Argentinian politician seeks justice for '94 bomb victims

The laws governing Argentina’s judicial system make it difficult to prosecute he people behind the attack because the accused must be present at the trial.

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March 5, 2017 03:57
3 minute read.
ARGENTINIAN POLITICIAN Sergio Massa places a note in the Western Wall on a visit to Jerusalem last w

ARGENTINIAN POLITICIAN Sergio Massa places a note in the Western Wall on a visit to Jerusalem last week. (photo credit: Courtesy)

A leading Argentinian politician hopes to advance legislation that could pave the way for his country’s judicial system to try and convict those responsible for the July 1994 bombing in Buenos Aires of the Argentine Israelite Mutual Association building that killed 85 and wounded hundreds.

Although Argentina has a list of Iranians it believes were behind the bombing, none has been prosecuted.

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Remembering the 1994 AMIA terror bombing in Buenos Aires, Argentina (credit: IDF SPOKESPERSON'S UNIT)

“The Argentinian Jewish community has waited for [almost] 25 years for justice to be served and we want to make sure that this happens,” Sergio Massa told The Jerusalem Post during a visit to Israel last week, his first to the country.

The laws governing Argentina’s judicial system make it difficult to prosecute he people behind the attack, he said, because the accused must be present at the trial and there is currently no way to extradite the suspects.

The legislation he authored and is advancing would allow a trial to be held, even if the accused are not present. He initially presented it in 2014, Massa said, but the “former government was close to Iran, so the law, didn’t pass.” Given the sympathies of the current government, he said, there is no reason for it to be rejected.

The tall, animated politician is a member of the Argentinian National Congress, the head of the Renewal Front Party and the former mayor of the city of Tigre. His agenda was largely domestic, meeting with Israeli companies that deal with security and hi-tech and looking for a way to adapt Israel’s expertise in fighting terrorism so he can create a better policy to halt violent crime in Argentina.

“We have a lot to learn here in Israel,” said Massa. “Israel combats terrorism and we combat crime, but the logic is the same.”

He said he would like to see the relationship between Israel and Argentina grow stronger, particularly with respect to bilateral trade in agriculture, biotechnology and security.

When it comes to terrorism, particularly from extremist Islamist groups, Argentina’s focus is on a tri-border area known as the triple frontier, which it shares with Brazil and Paraguay.

There have been few terrorist attacks in the Latin American country, the largest and most significant of which are believed to be linked to Iran, occurring in the 1990s targeting Israel and the country’s Jewish community.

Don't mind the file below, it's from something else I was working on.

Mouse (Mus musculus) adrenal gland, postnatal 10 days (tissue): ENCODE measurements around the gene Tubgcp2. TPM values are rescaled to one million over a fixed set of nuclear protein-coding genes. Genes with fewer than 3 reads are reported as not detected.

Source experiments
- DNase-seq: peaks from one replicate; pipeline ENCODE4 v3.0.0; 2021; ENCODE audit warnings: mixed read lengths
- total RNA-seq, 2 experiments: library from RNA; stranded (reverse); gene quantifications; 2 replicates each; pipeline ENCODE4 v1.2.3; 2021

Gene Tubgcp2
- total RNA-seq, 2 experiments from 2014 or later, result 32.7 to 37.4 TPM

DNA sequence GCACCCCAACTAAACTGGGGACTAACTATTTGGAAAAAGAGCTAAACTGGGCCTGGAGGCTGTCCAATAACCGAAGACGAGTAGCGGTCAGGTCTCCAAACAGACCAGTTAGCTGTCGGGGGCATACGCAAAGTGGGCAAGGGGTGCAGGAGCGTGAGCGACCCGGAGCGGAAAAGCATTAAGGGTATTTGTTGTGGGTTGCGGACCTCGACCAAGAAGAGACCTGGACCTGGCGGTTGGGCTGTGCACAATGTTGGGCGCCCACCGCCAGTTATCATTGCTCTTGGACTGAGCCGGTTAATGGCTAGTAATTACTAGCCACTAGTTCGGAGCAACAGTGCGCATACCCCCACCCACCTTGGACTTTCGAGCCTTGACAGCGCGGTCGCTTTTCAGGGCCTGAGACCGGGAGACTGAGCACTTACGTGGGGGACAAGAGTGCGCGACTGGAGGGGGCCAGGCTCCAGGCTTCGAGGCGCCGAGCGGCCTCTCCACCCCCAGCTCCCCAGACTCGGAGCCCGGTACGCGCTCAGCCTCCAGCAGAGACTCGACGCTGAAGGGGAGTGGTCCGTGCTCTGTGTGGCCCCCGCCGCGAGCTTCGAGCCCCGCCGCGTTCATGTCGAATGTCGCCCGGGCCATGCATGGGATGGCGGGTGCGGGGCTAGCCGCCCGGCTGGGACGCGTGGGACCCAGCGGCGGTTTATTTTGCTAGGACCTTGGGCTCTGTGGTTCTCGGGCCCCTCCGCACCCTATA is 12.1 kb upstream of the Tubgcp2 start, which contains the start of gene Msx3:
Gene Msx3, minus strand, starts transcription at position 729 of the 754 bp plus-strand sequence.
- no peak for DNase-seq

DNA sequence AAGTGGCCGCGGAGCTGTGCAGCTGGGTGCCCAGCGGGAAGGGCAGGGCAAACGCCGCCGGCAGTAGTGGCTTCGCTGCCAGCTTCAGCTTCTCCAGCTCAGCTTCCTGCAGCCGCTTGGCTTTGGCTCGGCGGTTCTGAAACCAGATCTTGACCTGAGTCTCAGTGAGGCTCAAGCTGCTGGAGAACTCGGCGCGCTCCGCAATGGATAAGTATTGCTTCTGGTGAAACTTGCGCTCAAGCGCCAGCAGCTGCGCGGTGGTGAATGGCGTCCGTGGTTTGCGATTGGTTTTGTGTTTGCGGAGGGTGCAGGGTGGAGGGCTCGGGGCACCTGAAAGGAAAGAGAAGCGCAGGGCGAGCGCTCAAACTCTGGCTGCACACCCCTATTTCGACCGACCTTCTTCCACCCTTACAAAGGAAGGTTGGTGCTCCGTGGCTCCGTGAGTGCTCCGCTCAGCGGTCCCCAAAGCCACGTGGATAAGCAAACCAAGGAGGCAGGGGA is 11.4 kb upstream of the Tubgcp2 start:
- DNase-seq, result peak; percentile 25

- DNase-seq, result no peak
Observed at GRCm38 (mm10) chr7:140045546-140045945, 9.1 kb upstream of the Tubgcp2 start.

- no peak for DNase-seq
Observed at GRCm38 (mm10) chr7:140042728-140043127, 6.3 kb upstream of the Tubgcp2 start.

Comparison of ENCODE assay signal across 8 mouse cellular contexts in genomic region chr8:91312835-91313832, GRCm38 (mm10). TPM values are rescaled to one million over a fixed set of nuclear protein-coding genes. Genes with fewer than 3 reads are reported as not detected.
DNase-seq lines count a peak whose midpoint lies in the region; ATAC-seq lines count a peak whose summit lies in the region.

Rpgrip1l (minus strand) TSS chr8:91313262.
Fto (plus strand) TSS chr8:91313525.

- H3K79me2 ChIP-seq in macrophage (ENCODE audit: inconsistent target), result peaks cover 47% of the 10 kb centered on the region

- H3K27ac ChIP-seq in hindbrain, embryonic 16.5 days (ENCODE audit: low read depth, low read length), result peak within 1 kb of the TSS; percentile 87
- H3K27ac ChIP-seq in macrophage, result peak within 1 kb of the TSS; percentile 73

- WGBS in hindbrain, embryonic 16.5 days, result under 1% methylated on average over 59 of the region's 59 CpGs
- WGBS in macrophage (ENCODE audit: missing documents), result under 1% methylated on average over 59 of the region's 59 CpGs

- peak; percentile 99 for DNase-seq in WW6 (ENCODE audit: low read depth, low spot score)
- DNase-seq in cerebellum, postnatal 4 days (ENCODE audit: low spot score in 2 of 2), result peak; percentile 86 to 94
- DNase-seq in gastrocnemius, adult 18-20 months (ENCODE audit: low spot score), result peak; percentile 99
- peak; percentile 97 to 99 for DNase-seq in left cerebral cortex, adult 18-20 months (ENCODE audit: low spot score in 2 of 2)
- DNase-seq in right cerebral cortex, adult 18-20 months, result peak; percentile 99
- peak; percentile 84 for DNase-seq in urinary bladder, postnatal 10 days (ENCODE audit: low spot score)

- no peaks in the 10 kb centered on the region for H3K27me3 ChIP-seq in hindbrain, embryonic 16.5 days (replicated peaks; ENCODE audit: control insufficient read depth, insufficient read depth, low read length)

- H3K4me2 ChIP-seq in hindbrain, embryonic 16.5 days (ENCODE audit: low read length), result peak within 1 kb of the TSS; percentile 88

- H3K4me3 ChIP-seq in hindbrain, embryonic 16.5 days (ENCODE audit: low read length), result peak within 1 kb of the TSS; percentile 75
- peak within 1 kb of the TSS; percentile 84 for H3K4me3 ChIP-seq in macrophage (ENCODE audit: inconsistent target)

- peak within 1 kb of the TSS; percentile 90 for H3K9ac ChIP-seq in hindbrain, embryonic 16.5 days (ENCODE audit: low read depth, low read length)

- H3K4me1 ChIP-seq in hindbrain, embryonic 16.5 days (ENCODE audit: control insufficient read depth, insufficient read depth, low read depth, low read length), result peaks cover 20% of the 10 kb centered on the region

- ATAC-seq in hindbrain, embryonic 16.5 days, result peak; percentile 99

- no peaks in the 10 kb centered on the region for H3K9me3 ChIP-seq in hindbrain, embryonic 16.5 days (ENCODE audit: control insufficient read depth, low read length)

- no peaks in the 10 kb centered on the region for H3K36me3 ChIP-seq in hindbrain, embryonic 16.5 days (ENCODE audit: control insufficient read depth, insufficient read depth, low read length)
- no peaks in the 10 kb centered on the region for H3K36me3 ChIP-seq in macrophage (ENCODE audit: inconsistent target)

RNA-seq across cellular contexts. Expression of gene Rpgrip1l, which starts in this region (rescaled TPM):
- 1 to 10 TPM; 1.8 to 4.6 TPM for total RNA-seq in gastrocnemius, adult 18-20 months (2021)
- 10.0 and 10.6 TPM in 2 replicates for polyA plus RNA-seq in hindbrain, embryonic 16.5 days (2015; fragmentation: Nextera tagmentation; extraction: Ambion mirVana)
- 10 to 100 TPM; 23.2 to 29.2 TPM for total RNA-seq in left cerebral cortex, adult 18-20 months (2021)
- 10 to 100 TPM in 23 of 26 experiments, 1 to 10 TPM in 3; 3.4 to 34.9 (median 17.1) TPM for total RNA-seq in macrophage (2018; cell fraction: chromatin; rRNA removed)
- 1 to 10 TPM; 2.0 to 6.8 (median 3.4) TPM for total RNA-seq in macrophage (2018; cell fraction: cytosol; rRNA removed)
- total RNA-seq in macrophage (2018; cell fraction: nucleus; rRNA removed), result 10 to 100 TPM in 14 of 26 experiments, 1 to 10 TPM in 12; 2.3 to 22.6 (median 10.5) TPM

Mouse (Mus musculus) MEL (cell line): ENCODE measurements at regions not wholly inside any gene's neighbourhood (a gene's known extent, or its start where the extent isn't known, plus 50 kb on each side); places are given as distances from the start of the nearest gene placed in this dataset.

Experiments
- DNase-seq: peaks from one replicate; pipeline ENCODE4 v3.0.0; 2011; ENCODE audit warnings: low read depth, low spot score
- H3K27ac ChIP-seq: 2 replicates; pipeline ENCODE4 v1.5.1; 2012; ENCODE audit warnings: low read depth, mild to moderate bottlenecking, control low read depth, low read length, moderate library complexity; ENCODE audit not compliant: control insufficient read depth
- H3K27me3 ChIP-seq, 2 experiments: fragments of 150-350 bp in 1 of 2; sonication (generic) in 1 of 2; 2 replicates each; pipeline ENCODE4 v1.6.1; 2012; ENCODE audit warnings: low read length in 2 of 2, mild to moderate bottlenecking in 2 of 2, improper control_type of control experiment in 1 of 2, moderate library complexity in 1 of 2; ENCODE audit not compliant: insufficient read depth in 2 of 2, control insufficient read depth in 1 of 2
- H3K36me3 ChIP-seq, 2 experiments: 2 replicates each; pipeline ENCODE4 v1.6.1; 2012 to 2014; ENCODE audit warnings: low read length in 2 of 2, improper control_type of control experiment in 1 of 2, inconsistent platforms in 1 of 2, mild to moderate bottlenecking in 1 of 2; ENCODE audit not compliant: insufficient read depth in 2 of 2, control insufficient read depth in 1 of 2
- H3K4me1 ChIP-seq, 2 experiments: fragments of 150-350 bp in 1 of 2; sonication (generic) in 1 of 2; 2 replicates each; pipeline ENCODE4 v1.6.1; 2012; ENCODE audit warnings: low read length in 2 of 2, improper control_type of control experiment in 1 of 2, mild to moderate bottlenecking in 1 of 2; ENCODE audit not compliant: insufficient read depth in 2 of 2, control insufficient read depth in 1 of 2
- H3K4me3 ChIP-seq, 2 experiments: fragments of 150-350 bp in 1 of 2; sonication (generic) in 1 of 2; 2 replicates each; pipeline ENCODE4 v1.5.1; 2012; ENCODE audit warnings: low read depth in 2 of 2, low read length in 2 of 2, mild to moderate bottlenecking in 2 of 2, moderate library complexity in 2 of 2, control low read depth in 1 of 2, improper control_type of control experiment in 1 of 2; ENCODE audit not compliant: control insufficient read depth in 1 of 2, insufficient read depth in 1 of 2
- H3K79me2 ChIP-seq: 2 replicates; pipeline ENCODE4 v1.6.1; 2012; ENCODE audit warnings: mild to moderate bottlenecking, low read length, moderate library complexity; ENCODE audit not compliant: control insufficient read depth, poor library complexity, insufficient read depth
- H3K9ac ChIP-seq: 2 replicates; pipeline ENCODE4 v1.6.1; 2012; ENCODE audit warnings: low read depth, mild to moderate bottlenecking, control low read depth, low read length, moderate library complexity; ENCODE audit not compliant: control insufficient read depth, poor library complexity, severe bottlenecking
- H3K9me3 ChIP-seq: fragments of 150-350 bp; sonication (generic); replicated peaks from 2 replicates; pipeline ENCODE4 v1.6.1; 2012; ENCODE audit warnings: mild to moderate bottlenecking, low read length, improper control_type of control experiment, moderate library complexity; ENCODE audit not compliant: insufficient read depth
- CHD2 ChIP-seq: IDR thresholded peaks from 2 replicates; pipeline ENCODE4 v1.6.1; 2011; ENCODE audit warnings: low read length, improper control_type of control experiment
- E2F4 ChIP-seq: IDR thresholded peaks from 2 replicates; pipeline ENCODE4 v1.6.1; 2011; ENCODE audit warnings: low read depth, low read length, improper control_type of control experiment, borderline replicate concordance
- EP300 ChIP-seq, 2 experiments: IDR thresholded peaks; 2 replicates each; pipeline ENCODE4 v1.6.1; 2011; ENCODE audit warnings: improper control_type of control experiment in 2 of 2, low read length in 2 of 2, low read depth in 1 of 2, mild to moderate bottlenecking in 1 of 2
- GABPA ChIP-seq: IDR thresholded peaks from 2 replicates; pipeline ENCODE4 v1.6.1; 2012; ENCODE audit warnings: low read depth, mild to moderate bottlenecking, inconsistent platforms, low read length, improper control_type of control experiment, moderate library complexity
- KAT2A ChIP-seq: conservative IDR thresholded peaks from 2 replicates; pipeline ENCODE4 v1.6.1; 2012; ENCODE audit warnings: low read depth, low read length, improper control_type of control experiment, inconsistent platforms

In March 1992, 29 civilians were killed in a suicide bombing attack against the Israeli Embassy in Buenos Aires. The second was the AMIA bombing.

Prosecution has been difficult, in part because of the pro-Iranian leanings of the past government, led by Cristina Elisabet Fernández de Kirchner, who left office in December 2015.

In January 2015, the prosecutor in charge of the AMIA investigation, Alberto Nisman, was killed after he filed a 300-page complaint alleging that Kirchner and others in the government tried to cover up the Iranian connection.

The new president, Mauricio Macri, has distanced the country from Iran, dissolving a Memorandum of Understanding between the two governments that had been set in place by Kirchner.

Macri’s government also has been more positive toward Israel. Massa, though in the opposition, explained that he stands strongly against Iran and with Israel, saying Argentina has the sixth-largest Jewish community in the world, which plays an important role in the country.

But his focus on the AMIA bombing and Iranian-backed terrorism, he said, is larger than his feelings about Israel or the Argentinian Jewish community.

“This was a crime against humanity. This was not a crime against Argentina or the Jewish community, but a crime against humanity, as all terrorism is. We need to make sure that if there was a crime, there has to be a criminal,” he said.

Massa discussed the legislation in his meetings with Foreign Ministry officials and Knesset members, including from the Likud, Yesh Atid and the Zionist Union.

Summing up his trip, Massa said he was impressed by both Tel Aviv and Jerusalem. In Tel Aviv, he said he was struck by the high level of personal safety, noting that he and his wife were able to go on a midnight bicycle ride without fearing an attack, while with respect to Jerusalem, he noted the coexistence of all three major religions, Judaism, Christianity and Islam.

It seemed, he said, as if “they were walking together to God.”


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